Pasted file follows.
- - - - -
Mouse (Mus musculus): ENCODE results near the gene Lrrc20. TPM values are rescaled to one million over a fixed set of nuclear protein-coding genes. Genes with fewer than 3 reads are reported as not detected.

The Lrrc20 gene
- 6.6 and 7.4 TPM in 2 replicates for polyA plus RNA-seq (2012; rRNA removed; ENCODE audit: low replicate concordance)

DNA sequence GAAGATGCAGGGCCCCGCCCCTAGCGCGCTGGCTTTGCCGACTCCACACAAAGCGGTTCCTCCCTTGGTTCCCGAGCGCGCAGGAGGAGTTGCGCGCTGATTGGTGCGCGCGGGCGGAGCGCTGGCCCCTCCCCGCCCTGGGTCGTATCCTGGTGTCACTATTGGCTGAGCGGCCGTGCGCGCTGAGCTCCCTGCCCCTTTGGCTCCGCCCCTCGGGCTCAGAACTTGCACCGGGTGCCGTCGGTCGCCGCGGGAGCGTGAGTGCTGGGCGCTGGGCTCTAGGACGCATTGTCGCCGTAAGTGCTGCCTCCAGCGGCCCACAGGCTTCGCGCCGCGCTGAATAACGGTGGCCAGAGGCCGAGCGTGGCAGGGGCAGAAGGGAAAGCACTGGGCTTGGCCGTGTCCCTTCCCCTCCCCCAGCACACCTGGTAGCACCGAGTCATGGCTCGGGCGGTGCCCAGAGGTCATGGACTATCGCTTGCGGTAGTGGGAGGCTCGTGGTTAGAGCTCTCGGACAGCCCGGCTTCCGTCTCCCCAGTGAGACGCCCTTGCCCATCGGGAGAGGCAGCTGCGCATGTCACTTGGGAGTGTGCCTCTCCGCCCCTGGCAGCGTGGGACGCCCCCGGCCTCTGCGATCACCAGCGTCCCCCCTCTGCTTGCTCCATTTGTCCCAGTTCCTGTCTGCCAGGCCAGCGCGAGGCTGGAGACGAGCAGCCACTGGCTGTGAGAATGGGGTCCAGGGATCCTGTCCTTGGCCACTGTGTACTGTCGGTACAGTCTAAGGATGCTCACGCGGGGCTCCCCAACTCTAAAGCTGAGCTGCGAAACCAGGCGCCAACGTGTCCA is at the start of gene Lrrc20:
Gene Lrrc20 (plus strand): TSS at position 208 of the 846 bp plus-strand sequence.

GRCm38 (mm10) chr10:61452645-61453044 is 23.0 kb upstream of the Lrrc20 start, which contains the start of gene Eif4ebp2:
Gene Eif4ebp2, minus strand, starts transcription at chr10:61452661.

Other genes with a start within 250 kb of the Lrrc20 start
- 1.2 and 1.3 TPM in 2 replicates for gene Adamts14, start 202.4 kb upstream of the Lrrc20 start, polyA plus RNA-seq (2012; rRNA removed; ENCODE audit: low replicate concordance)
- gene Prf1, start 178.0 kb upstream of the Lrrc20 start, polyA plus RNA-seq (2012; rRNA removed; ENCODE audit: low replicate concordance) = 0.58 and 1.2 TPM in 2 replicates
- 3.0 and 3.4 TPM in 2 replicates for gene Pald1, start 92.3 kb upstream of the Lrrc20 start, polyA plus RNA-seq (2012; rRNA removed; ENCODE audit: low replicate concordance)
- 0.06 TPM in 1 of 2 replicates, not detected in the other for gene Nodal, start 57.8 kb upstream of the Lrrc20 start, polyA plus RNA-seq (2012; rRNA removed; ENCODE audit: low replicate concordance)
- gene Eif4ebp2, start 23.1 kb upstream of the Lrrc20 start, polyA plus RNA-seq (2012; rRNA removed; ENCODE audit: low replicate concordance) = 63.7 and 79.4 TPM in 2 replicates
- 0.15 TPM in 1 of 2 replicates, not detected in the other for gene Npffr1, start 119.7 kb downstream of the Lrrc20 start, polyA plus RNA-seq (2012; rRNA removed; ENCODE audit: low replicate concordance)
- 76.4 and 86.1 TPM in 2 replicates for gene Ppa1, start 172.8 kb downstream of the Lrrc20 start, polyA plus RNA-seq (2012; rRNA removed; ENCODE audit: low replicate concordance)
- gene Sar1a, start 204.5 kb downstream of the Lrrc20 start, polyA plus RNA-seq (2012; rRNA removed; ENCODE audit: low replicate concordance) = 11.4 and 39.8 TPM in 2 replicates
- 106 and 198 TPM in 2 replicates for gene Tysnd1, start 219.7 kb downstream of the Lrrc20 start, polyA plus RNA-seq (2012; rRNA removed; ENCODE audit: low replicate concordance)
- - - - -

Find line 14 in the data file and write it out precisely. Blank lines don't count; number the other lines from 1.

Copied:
- 0.15 TPM in 1 of 2 replicates, not detected in the other for gene Npffr1, start 119.7 kb downstream of the Lrrc20 start, polyA plus RNA-seq (2012; rRNA removed; ENCODE audit: low replicate concordance)